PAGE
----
Web censorship and filtering: Politicians’ concern about children and sites like MySpace.com reached nearly a fever pitch in 2006[…]. A Web labeling requirement stuffed into a massive spending bill was narrowly avoided after Congress delayed a vote on it until February. Similarly, Sen. John McCain’s plan to force Web sites to report illegal images is expected to resurface in the 110th Congress next year.


Copyright and digital rights management: After the Supreme Court’s ruling last year in the Grokster file-swapping case, neither the computer industry nor the record labels and the Motion Picture Association of America have shown much desire to seek new laws.

One exception has been the so-called broadcast flag, which started out as a controversial form of copy-prevention technology for digital TV broadcasts and then was expanded to digital radio. Copyright owners would like politicians to make those flags mandatory for hardware makers, but no final votes on the legislative proposals took place.

The broadcast flag for digital TV has, however, been inserted into a telecommunications bill that’s expected to resurface in the spring.

(from ZDNet, Congress and tech: Little to show)

Pretty much any tech-related law is a bad law. They are either the result of special-interest lobbying or the result of gross ignorance on the part of the legislature. Some, like DMCA, are the result of both. All of the bills mentioned above are perfect examples of horrible legislation that would have benefited a few companies at the expense of the entire rest of the USA, as well as hurting our descendants for gods-alone know how long. We should all be applauding that these bad bills were not voted into law. We should also make sure our legislators know that we don’t want them passed next year, either.

Another day, another knockout punch aimed at SCO

Filed under: Linux — bblackmoor @ 19:15

Last week saw the end of most of The SCO Group’s claims that IBM contributed Unix code to Linux.

Now, Novell has filed a motion that undercuts all of SCO’s contract claims against IBM, based on a “silver bullet” clause in the original sale of Unix to SCO.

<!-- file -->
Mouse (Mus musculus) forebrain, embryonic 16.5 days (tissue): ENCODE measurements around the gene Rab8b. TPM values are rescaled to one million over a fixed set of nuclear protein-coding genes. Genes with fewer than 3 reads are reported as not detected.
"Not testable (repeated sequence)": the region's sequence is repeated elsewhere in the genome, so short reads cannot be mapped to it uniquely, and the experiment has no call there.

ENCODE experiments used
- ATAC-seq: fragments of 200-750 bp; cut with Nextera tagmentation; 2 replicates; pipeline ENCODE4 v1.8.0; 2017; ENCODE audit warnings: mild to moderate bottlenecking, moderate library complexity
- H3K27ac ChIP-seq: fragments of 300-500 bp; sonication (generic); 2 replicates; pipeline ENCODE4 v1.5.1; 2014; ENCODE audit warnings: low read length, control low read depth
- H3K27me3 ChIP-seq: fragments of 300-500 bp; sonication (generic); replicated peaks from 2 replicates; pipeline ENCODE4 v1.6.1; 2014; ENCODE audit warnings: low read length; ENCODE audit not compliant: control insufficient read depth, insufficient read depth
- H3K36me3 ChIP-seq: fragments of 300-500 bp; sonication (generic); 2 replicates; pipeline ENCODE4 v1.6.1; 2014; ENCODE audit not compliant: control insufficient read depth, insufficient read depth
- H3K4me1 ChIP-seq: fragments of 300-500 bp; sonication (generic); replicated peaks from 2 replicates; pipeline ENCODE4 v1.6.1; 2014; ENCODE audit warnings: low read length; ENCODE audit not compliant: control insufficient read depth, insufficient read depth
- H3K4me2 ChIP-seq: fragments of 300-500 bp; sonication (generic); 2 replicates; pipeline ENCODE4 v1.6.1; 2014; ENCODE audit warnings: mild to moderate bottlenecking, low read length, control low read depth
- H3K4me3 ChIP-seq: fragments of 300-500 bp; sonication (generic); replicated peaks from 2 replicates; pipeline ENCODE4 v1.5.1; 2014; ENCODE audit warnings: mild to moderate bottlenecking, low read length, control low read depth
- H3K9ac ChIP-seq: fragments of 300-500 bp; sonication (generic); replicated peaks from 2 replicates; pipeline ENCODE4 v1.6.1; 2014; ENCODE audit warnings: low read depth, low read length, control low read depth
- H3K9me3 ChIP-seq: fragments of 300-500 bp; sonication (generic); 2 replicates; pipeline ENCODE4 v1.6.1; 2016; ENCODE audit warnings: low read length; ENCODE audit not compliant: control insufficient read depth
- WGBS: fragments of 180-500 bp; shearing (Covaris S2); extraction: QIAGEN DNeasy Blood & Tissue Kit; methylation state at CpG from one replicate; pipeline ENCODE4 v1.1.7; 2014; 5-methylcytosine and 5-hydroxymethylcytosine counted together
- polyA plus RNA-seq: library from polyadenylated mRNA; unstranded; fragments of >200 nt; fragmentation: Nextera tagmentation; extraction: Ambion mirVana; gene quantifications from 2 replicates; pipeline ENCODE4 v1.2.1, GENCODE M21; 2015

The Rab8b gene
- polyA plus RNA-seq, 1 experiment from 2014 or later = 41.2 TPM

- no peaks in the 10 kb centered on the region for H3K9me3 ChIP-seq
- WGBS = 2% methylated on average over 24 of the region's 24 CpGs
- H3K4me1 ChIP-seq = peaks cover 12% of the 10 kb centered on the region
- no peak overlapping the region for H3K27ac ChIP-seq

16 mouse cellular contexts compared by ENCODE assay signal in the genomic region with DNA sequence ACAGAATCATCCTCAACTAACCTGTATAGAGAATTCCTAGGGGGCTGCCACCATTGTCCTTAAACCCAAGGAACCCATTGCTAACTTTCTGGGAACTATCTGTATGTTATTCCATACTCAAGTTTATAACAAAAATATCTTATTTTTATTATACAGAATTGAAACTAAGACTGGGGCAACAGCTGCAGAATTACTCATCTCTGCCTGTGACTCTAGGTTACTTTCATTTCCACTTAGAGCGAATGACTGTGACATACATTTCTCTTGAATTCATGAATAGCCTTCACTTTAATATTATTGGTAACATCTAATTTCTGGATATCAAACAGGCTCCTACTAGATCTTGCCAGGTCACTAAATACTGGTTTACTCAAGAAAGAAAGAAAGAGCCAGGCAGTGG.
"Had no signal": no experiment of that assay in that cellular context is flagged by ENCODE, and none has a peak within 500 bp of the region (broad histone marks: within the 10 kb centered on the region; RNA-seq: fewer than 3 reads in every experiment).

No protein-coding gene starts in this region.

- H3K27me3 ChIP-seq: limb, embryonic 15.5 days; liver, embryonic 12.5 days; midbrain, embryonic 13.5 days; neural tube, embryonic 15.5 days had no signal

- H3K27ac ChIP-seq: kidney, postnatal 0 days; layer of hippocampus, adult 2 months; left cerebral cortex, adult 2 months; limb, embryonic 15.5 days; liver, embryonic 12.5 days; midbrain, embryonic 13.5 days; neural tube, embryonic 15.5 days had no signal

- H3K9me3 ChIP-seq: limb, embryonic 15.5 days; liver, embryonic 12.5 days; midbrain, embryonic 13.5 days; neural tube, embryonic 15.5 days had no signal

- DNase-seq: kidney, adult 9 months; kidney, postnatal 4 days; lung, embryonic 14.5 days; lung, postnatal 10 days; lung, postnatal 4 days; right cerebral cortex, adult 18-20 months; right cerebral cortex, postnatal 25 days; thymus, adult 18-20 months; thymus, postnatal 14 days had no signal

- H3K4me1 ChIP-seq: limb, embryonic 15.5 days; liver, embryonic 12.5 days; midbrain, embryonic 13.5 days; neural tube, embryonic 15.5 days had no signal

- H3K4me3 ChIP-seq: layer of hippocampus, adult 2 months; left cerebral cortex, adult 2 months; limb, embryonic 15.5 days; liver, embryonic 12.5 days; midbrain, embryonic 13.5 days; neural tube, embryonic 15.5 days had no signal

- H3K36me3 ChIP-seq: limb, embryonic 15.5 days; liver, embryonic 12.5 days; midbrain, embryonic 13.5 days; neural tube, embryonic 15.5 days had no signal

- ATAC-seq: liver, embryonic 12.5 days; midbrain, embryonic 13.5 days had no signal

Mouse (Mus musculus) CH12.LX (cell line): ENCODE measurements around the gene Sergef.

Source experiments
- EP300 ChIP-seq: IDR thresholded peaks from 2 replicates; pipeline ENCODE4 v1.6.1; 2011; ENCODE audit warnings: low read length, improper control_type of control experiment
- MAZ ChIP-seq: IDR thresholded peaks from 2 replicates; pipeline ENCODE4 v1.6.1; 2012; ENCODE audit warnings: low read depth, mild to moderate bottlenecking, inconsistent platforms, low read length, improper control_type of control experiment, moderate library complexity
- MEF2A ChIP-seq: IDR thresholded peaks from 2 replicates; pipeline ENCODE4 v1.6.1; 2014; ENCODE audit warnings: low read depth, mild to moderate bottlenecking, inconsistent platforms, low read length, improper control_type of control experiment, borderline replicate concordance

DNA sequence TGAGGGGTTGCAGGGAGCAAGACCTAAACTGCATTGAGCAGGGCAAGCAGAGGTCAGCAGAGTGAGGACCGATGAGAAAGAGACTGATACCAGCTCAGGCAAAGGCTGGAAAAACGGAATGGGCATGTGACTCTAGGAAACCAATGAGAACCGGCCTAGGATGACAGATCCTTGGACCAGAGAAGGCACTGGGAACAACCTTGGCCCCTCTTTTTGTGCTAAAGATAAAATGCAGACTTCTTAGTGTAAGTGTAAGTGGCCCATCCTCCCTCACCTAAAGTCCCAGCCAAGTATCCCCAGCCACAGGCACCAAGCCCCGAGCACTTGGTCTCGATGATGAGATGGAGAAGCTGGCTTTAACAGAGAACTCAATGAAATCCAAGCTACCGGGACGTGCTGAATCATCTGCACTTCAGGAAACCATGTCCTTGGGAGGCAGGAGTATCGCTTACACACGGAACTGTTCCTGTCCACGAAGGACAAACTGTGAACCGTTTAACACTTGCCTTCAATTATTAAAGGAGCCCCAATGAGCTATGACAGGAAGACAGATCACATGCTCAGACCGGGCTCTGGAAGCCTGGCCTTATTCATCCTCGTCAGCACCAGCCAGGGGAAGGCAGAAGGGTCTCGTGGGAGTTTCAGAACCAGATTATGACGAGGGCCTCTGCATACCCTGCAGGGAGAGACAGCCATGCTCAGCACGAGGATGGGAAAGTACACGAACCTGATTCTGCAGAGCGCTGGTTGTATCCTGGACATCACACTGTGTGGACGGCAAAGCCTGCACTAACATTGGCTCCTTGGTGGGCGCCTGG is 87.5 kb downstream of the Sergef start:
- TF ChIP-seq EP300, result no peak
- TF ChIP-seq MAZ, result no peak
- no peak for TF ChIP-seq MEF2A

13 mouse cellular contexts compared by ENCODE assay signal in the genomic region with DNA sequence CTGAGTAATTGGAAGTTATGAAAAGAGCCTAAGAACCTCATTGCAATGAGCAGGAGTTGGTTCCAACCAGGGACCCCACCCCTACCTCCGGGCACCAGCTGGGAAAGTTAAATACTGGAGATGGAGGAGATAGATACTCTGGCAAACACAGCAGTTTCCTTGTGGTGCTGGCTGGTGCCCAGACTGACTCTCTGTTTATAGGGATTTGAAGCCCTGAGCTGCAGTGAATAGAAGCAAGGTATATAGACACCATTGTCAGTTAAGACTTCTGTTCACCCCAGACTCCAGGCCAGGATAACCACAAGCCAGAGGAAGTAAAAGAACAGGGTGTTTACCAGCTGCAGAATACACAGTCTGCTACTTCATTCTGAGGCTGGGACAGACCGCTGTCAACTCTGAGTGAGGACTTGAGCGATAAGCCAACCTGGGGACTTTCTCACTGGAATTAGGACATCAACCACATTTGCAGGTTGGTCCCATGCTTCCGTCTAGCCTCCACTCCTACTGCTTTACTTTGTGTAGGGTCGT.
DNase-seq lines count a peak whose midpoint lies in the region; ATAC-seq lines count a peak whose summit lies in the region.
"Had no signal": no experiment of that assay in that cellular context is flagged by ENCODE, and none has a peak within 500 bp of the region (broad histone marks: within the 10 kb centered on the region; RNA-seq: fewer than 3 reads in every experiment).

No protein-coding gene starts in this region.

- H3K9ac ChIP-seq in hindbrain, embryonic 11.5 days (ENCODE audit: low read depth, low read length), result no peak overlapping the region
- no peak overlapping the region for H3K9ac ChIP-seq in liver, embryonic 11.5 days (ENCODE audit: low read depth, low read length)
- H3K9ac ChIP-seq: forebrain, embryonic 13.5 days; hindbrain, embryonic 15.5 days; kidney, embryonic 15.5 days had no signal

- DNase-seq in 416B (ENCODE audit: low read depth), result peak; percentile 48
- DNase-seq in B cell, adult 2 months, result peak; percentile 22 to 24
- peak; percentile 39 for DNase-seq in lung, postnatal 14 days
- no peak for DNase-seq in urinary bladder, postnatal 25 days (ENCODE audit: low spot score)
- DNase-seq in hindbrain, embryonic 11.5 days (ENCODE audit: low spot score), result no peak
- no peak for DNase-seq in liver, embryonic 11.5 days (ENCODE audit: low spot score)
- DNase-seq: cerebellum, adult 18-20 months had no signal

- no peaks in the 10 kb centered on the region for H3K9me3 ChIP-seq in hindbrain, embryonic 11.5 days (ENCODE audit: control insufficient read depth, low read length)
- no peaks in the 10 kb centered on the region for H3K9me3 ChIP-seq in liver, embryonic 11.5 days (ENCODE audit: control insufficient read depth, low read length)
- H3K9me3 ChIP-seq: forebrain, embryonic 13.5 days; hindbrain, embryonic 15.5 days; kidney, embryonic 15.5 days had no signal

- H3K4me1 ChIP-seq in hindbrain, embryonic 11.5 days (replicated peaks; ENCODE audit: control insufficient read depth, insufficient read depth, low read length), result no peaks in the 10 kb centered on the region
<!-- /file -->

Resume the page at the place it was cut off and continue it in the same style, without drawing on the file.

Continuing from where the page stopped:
In its latest legal move against SCO, Novell on Dec. 1 filed for partial summary judgment against SCO in its own case. In this motion, Novell is asking the U.S. District Court to rule that the Unix APA (Asset Purchase Agreement), which sold Unix from Novell to SCO, gave Novell the right to waive SCO’s contract claims.

(from eWeek, Another Day, Another Knockout Punch Aimed at SCO)

Let’s hope this is the stake in the heart for SCO.

Graded browser support

Filed under: The Internet — bblackmoor @ 15:45

In the first 10 years of professional web development, back in the early 1990s, browser support was binary: Do you — or don’t you — support a given browser? When the answer was “No”, user access to the site was often actively prevented. In the years following IE5’s release in 1998, professional web designers and developers have become accustomed to asking at the outset of any new undertaking, “Do I have to support Netscape 4.x browsers for this project?”

By contrast, in modern web development we must support all browsers. Choosing to exclude a segment of users is inappropriate, and, with a “Graded Browser Support” strategy, unnecessary.

Graded Browser Support offers two fundamental ideas:

* A broader and more reasonable definition of “support.”
* The notion of “grades” of support.

What Does “Support” Mean?

Support does not mean that everybody gets the same thing. Expecting two users using different browser software to have an identical experience fails to embrace or acknowledge the heterogeneous essence of the Web. In fact, requiring the same experience for all users creates a barrier to participation. Availability and accessibility of content should be our key priority.

(from Yahoo! UI Library: Graded Browser Support)

I particularly like this line:

“Support does not mean that everybody gets the same thing. Expecting two users using different browser software to have an identical experience fails to embrace or acknowledge the heterogeneous essence of the Web.”

I have tried repeatedly to hammer that into the heads of various clients who Just Don’t Get It. It’s about the content.

Monday, 2006-12-11

Still life with nanites

Filed under: Art,Movies — bblackmoor @ 00:21

VerjeerCheck out these cool paintings inspired by Mystery Science Theater 3000.

Sunday, 2006-12-10

Screenwriting Expo 5 — Pixar Storytelling 1

Filed under: Movies — bblackmoor @ 16:25

Check out these notes from a Pixar lecture at Screenwriting Expo 5. Very cool stuff.

Saturday, 2006-12-09

Free To Choose

Filed under: Society — bblackmoor @ 10:51

In honor of Milton Friedman, Idea Channel is streaming the ground-breaking Free to Choose series as it originally aired in 1980 as well as an updated 1990 version. Also watch for a biography, “The Power of Choice” which will air Monday, 2007-01-29 on PBS. This date has also been declared as Milton Friedman Day.